Here’s a list of 50 Books Every Geek Should Read from InsideTech. I thought this list might go well with my request for basic reading in educational technology from a few days ago, and in fact there could probably be some overlap.
Of the books on the list, I’ve read:
- All but three of the “sci-fi classics”;
- The Tufte book (although real geeks don’t just read the books, they go to the workshops);
- All three of the crypto books (and I do agree that Neal Stephenson’s Cryptonomicon counts as a crypto book, even though it’s a novel);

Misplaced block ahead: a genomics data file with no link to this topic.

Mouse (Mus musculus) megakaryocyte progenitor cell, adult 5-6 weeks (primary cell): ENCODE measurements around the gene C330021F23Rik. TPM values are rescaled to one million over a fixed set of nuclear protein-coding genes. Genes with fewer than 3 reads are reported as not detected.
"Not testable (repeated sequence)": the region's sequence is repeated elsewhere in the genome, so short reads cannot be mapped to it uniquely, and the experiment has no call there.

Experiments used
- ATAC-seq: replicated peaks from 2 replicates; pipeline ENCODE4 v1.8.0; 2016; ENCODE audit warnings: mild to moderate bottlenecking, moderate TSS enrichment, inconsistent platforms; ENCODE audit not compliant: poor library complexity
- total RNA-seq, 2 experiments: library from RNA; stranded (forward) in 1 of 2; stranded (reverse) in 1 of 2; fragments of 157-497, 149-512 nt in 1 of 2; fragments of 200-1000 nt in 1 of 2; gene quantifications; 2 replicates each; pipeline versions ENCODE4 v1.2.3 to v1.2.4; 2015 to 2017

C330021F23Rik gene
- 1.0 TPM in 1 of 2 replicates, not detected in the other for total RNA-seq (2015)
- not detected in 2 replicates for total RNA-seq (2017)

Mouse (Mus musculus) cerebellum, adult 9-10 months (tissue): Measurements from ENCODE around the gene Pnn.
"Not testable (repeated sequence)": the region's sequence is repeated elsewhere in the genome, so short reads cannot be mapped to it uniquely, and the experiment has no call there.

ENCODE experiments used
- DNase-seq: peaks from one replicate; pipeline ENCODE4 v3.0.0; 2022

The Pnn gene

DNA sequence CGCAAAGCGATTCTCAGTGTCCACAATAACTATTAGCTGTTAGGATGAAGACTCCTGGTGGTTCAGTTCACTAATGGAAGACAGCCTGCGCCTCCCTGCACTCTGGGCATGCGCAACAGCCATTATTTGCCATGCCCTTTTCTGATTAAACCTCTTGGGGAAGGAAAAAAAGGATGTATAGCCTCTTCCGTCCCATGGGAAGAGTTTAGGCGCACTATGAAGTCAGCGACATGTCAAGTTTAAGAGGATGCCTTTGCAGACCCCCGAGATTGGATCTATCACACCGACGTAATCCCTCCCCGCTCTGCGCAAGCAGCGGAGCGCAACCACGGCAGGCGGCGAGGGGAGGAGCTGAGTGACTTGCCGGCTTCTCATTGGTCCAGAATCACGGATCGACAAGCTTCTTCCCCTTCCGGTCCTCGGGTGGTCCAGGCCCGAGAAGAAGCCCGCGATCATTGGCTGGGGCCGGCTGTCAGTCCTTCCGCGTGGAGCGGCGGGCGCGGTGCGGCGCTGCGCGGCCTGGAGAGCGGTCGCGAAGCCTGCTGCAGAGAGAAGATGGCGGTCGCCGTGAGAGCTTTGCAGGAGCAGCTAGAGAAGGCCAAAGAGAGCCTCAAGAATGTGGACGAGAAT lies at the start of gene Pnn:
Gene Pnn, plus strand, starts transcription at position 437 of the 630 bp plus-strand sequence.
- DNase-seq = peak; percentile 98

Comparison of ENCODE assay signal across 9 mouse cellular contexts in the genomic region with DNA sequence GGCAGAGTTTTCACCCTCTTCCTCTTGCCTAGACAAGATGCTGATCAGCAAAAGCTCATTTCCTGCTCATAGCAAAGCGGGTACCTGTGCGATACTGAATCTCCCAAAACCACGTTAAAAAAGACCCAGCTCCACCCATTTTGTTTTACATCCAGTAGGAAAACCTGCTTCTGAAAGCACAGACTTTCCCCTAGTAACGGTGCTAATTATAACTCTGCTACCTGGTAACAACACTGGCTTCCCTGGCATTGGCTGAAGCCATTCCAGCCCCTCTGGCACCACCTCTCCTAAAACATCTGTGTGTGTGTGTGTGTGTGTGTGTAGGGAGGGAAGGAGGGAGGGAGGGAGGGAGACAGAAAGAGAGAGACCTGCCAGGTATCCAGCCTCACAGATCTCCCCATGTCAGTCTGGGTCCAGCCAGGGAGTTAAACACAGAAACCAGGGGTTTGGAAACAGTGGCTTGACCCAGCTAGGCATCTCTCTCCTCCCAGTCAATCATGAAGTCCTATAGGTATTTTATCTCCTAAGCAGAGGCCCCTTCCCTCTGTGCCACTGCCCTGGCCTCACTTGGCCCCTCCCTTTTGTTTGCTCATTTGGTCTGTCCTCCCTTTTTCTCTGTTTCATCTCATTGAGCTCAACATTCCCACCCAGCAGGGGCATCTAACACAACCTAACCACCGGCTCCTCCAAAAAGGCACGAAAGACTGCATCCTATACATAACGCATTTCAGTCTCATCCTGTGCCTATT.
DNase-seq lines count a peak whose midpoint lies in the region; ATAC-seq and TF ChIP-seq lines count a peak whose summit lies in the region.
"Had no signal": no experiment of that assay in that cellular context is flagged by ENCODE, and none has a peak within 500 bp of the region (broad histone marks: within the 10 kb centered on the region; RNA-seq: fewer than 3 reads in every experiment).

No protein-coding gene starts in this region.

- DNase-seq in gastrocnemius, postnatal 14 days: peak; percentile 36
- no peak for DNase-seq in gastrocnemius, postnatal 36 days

- Stephenson’s In the Beginning Was the Command Line (which is sort of the anti-digital native book);
- Gödel, Escher, Bach (when I was in college, although I confess I didn’t really understand much of it);
- David Allen’s Getting Things Done and am currently re-reading it before the semester starts; and
- Hawking’s A Brief History of Time, and although this GraphJam chart is absolutely true, I did in fact read this back in college and even understood a lot of it thanks to my outstanding Honors colloquium class in spacetime physics which I once blogged about.
I think Longitude is going to go in my personal queue next.